Archive for August, 2012

I discovered an interesting trick today which I thought worth sharing – you can add a side effect to the end of a sequence in Clojure which will only get called after the sequence is fully consumed for the first time.

(defmacro on-consumed [seq code]
  `(lazy-cat ~seq (do ~code nil)))

(def coll
     (on-consumed [1 2 3] (println "DONE")))

(take 2 coll)   ;; not fully consumed
=> (1 2)

(take 3 coll)   ;; not fully consumed (not gone past third item)
=> (1 2 3)

(take 4 coll)   ;; fully consumed past end of sequence
=> (1 2 3)
DONE            ;; printed to *out*

(take 4 coll)   ;; fully consumed for second time, no side effect
=> (1 2 3)

So how does this work?


Voronoi fishing net fractal

Posted: August 30, 2012 in Uncategorized

Another creative fractal design: this time using layered Voronoi patterns:

(show (let [voronoi1 (voronoi :points 32)]
    :while (v- 0.97 (voronoi-function
             (v- 1 (v* (vdivide (v- y x) y) (vdivide (v- z x) z)))
    :voronoi voronoi1))
    :update (v+ (v* pos 2) pos)
    :result (vdivide 3 (v+ 3 'i))
    :max-iterations 4)) 512 512)



Mandelbrot fractals

Posted: August 30, 2012 in clisk
Tags: , , ,

I’ve added a new fractal generating function to Clisk. It’s pretty general purpose and can handle all kinds of iterative fractals.

Here’s the classic mandelbrot:

(show (viewport [-2 -1.5] [1 1.5]
    :while (v- 2 (length [x y]))
    :update (v+ c [(v- (v* x x) (v* y y)) (v* 2 x y)])
    :result (vplasma (v* 0.1 'i))
    :bailout-result black
    :max-iterations 1000)) 1024 1024)


I’m pretty happy with the little fractal DSL which is implemented using keyword arguments. You can control pretty much every aspect of the iterative procedure used to create the fractal. There are some handy shortcuts you can use in your formulae:

  • x, y, z, t – the current co-ordinates in space that gets updated in each iteration
  • pos – the current co-ordinate vector
  • c – the initial co-orinate vector (i.e. equal to pos on the first iteration)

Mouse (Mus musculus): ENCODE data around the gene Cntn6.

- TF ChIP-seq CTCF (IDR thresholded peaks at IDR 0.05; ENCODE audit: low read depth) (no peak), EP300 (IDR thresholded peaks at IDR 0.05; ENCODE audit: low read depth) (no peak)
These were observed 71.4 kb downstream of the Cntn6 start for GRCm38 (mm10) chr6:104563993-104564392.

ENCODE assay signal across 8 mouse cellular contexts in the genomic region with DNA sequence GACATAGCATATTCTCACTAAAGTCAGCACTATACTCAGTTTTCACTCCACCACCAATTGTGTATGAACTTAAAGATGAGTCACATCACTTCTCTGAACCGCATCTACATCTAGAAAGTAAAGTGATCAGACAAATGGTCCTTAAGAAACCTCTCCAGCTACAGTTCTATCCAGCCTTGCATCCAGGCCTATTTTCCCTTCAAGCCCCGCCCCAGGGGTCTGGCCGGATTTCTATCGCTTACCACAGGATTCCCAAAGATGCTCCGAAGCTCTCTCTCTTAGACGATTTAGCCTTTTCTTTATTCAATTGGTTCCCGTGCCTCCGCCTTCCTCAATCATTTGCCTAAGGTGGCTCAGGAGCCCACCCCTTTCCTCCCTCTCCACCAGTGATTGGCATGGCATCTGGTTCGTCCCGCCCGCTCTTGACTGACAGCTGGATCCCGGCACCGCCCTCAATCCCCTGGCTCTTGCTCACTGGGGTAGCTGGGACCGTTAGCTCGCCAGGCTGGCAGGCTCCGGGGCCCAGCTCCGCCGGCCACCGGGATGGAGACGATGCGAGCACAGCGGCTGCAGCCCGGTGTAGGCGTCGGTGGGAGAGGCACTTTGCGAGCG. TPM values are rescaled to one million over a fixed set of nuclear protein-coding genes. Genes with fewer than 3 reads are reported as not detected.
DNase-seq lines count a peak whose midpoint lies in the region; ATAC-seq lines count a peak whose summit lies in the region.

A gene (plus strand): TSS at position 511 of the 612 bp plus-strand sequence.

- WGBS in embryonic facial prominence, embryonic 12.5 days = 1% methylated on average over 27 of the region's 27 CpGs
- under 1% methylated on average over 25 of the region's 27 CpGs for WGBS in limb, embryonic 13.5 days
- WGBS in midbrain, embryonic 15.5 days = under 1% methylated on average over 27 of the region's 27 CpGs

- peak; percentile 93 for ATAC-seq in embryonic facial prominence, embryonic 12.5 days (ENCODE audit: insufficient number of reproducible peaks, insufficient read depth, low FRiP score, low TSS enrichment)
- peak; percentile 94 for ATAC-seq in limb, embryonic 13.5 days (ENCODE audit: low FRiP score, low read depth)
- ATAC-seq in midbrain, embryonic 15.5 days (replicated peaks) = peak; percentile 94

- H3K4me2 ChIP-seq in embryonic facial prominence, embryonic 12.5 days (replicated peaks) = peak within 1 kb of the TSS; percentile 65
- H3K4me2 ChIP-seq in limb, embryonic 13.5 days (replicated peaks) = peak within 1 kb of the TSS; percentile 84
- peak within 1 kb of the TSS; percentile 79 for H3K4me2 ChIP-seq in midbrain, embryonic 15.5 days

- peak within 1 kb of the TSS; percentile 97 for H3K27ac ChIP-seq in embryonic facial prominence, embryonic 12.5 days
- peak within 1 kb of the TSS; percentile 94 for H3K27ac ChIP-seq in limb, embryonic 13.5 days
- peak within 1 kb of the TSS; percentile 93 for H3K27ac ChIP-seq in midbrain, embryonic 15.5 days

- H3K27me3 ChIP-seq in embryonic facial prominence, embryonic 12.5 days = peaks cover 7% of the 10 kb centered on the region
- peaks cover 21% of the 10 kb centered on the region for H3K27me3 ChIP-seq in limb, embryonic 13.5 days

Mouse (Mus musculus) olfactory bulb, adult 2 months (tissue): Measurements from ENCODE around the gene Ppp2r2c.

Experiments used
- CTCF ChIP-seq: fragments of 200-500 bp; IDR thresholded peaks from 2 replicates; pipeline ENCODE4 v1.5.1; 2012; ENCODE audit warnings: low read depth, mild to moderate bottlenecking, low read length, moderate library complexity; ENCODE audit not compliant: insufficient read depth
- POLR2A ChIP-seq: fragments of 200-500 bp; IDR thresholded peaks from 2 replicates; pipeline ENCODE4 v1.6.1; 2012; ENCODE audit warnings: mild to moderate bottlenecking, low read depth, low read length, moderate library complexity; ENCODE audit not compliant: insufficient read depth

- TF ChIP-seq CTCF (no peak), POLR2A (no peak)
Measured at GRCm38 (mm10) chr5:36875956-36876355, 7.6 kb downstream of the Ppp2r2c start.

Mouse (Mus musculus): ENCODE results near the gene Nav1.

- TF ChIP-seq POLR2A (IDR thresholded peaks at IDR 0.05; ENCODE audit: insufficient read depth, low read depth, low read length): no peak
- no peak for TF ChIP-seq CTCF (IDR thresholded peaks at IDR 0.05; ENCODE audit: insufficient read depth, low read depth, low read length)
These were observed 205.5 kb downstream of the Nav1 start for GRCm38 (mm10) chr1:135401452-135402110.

• ‘i – the iteration number. Note this is a symbol, I might make this into a function in the future for convenient to avoid the quote but you need it for now

For example, by tweaking the :result formula you can easily create some interesting fractal patterns:

(show (viewport [-2 -1.5] [1 1.5]
    :while (v- 2 (length [x y]))
    :update (v+ c [(v- (v* x x) (v* y y)) (v* 2 x y)])
    :result (v* (rgb-from-hsl [(v* 0.13 'i) 0.8 0.8])
                (scale 1.5 (checker black white)))
    :bailout-result black
    :max-iterations 1000)) 512 512)

Performance is also looking good – the image above took around 3secs to render on my machine. It’s amazing how much hardware has progressed – I still remember the days when I had to leave my Atari 800XL running overnight to get a low resolution mandelbrot image!

Clojure performs exceptionally well considering it is a dynamic language.

My rule of thumb is:

  • It’s 5-10x slower than optimised Java if you write idiomatic Clojure (with liberal use of higher order functions, lazy sequences and all that goodness)
  • It’s about the same speed as Java if you really optimise hard – you can basically generate approximately the same JVM bytecode.

This StackOverflow question prompted me to write a quicksort implementation in Clojure, which I’ve included here to demonstrate that matching Java speed is entirely possible within Clojure.

Warning against premature optimisation:¬†this is not pretty code. You shouldn’t be writing code like this unless you have profiled your code and identified a real performance issue.


The sequence abstraction brings me much joy.

In honour of this humble construct I thought I’d write a quick blog post: covering what it is and some examples of how elegant it can make your Clojure code.


I see this question debated hotly in various forums, so I thought that it was worth addressing. Mostly in the name of dispelling some myths, but also to highlight what I feel are the most crucial foundations of functional programming.

And also because I think that definitions are important. They are central to both how we think and how we communicate.


Truthiness tricks

Posted: August 20, 2012 in Uncategorized
Tags: , , ,

In Clojure, any value can be considered as “truthy” or “falsey” for the purposes of a conditional expression.

The rule is very simple:

  • nil and false ¬†– are “falsey”
  • everything else – is considered “truthy”

This rule may seem strange if you come from a world with a strictly defined boolean type (like Java). But it turns out that it enables some neat tricks in Clojure code that are well worth knowing.